Stars shine for Sir Bobby Robson
Posted: 19 Feb 2013
Stars shine for Bobby’s
By Michael Hamilton
Picture by Tim Cleasby
A galaxy of stars staged a
spectacular night of music, nostalgia and laughter at the Sage Gateshead to
celebrate what would have been Sir Bobby Robson’s 80th birthday.
There were tears and
laughter aplenty on an emotional rollercoaster of a night as his favourite
performers came together to celebrate his life with song, interview and speech,
as his widow Lady Elsie proudly watched with her sons.
Opera star Russell Watson
closed the three-hour extravaganza with a rousing rendition of Land of Hope and
Glory as a sell-out packed house gave the star-studded cast a standing ovation.
But the penultimate
performance by Gosforth guitar genius Mark Knopfler was perhaps more fitting
for football’s first gentleman.
His barnstorming version of
the rousing Local Hero anthem, which Sir Bobby heard at St. James’ Park just
before kick-off at every home game while Newcastle United boss, caught the back
of the throat.
TV’s Jim Rosenthal and
former Lindisfarne singer Billy Mitchell hosted the epic event, which will
raise thousands for the Sir Bobby Robson Foundation.
South Shields singer Joe
McElderry took to the stage twice to perform Don’t Stop Believing and a Bobby
and Lady Elsie favourite Nessun Dorma. And Russell Watson duetted with classical
singer Faryl Smith on Barcelona – also the name of one of Bobby’s famous other
football clubs, of course.
All the action and
performances, interspersed with archive footage of Bobby from early playing
days at Fulham to 1990 World Cup agony as England manager, were beamed onto a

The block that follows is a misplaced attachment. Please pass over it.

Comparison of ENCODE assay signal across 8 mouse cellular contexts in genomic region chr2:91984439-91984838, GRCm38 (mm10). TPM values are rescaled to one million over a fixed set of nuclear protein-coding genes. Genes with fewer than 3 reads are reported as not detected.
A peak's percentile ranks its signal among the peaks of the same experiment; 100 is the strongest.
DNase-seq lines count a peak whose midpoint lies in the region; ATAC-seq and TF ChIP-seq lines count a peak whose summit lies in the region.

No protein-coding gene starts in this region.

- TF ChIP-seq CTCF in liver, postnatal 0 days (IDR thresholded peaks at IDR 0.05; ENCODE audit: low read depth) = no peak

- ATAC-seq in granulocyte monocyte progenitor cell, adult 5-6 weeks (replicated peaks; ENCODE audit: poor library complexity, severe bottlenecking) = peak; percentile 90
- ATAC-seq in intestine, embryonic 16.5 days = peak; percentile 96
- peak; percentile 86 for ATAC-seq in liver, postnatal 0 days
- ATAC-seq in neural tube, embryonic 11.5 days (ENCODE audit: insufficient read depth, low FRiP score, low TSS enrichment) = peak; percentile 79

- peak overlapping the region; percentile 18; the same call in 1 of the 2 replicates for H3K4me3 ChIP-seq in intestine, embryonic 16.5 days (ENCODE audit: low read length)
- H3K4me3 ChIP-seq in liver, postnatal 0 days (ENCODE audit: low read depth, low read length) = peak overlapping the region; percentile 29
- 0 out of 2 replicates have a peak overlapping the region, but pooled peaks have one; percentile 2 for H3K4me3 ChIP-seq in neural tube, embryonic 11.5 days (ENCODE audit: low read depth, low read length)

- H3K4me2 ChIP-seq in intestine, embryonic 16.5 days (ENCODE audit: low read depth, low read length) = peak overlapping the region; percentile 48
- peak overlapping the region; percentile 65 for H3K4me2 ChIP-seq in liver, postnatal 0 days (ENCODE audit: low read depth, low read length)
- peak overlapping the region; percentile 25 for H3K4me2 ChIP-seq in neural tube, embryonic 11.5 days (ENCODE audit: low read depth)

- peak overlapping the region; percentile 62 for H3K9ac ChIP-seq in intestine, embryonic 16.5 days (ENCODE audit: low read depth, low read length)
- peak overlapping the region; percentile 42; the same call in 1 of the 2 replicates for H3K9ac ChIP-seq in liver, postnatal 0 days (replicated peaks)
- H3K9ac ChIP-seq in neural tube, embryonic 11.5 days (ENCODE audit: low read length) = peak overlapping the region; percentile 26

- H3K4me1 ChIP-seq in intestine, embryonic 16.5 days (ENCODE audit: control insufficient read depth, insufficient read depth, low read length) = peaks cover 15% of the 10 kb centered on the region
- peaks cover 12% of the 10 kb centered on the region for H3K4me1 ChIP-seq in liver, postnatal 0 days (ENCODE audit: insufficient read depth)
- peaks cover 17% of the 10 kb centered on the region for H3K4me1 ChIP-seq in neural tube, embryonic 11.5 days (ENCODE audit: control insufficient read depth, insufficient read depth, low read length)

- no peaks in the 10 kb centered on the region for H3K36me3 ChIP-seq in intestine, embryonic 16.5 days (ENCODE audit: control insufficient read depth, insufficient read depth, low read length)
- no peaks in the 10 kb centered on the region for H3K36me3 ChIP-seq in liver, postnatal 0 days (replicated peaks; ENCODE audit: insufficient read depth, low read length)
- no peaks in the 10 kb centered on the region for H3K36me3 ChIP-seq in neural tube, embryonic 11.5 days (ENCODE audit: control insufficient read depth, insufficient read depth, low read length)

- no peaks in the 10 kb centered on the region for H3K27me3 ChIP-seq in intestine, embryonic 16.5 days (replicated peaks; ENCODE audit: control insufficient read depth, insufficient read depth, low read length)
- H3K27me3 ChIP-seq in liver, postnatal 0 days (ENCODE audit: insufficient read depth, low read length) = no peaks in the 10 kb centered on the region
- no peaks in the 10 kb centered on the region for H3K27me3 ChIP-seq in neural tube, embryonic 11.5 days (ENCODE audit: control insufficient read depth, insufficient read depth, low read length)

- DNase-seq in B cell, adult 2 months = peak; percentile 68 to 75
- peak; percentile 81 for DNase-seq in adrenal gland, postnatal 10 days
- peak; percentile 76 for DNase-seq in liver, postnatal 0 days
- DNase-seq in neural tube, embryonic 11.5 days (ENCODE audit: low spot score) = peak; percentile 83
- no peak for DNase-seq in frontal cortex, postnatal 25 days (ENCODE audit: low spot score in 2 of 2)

giant football-shaped video screen centre-stage.
And there was poignant,
never-before-seen interview footage, with him reminiscing about his love of
music and football, filmed before he lost his brave battle with cancer in 2009.
The show’s masterminds
ex-Lindisfarne musician Ray Laidlaw – also back behind his drum-kit for the
night – and director Geoff Wonfor deserve to take a huge bow for the
professionally-slick but never mawkish tribute.
From the world of football
his ex-Toon captain Alan Shearer, current manager Alan Pardew, protégé Andre
Villas Boas, now Spurs boss, Stuart Pearce, and current Magpie players Shola
Ameobi and Steve Harper (showing potential as a comedy double-act) shared
touching and funny Bobby stories and cherished memories.
Tyneside folk sensations the
Unthanks, impersonator Alistair McGowan, TV comedian Paul Whitehouse, local
comic Brendan Healy, soul singer Ruby Turner and the Northern Sinfonia
orchestra completed the glittering line-up.
North East actor Tim Healy
who starred in the 1982 TV movie The World Cup: a Captain’s Tale introduced
sketches from the Alf Ramsey Knew My Grandfather stage play – both told the incredible
tale of how amateur minnows West Auckland FC won the first World Cup in 1909.
Mark Knopfler said: “It
means a lot to me to be part of this celebration of Sir Bobby Robson at the
“Thanks to the commitment
and determination of Sir Bobby and generosity of thousands of people in the
North, the foundation has achieved an enormous amount in the fight against
cancer. May it go from strength to strength.”
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